in coastal communities it would often be dried and burned - however it is a moot point whether this was to deliver the potash but obviously in poorer times and communities you do not waste heat, so vraic may have been burned like peat. In the petro chemical age burning peat for warmth seems nonsensical - burning seaweed, several times more so. First it was discovered to be easier to hunt whales and make oil that way then black gold arrived extracted with even less effort. So now we have an environmental conscience and scientists are continuing to push the boundaries, can seaweed provide fuel?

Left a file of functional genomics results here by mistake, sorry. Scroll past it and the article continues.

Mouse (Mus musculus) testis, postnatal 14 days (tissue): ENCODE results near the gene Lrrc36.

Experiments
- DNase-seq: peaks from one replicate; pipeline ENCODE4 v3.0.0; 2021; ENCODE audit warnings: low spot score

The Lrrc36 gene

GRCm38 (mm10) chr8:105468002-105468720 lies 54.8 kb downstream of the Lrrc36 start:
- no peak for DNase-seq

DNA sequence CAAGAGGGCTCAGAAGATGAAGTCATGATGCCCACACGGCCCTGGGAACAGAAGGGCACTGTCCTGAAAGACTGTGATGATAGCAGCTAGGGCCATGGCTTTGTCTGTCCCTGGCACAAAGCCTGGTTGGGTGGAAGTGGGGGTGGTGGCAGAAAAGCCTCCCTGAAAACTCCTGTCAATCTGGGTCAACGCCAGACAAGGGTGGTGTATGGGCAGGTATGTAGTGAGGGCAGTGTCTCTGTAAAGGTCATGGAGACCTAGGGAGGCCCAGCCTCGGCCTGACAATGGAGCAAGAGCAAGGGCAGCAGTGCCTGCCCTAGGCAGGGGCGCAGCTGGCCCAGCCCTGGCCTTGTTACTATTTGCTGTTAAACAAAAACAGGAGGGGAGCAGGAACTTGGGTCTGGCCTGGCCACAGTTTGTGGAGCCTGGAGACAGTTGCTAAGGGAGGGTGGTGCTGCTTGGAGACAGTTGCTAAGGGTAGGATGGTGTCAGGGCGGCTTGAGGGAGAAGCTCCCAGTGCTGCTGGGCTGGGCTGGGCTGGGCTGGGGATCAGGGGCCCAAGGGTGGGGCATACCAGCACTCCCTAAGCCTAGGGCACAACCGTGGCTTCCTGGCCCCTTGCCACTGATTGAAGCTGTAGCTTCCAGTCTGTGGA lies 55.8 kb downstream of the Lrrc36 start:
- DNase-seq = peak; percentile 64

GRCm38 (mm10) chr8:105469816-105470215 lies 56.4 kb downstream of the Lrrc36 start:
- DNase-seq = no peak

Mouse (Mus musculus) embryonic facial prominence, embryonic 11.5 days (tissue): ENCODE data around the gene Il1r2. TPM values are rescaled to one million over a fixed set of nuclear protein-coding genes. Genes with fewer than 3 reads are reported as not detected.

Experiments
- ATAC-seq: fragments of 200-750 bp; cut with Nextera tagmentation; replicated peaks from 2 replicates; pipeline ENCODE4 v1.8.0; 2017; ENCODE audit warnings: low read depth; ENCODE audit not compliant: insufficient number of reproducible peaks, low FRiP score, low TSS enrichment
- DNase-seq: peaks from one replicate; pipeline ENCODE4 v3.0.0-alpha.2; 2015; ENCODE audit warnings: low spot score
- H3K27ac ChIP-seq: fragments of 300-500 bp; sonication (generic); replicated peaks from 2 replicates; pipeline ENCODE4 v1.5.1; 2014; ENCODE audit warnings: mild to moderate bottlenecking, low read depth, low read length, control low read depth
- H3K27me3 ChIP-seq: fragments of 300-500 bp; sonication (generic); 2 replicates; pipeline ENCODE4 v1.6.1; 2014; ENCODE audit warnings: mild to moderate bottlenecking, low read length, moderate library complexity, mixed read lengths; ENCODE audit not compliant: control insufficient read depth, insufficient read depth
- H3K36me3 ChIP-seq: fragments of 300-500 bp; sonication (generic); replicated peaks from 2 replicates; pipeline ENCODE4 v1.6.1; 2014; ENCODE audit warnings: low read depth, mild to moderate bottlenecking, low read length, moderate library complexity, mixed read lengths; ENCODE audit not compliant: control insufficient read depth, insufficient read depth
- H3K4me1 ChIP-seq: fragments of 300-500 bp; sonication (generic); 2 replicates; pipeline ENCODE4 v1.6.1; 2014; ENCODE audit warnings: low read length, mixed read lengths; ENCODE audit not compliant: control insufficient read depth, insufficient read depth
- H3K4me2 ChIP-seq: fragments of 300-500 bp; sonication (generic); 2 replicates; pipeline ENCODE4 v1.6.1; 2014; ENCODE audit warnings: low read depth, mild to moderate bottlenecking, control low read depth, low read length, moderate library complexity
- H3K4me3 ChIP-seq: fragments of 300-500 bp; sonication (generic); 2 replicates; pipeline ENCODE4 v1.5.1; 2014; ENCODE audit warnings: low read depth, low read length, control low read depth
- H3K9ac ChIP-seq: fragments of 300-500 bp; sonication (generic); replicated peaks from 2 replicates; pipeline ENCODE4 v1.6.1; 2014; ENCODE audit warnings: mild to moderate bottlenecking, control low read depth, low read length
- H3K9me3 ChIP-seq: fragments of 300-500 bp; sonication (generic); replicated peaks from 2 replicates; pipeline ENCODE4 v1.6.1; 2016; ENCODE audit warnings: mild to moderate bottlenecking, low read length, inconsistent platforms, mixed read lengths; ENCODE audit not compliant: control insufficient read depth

This has been tried in many ways such as mimicking the extraction of sugars from land grown plants. A major project in Chile was shut down within the last decade because the process appeared to be uneconomic. Since then oil prices have risen and then tumbled making North Sea oil almost uneconomic despite sunk investment.
The future for extracting bio fuel from seaweed looks bleak but at least the scientists are still trying.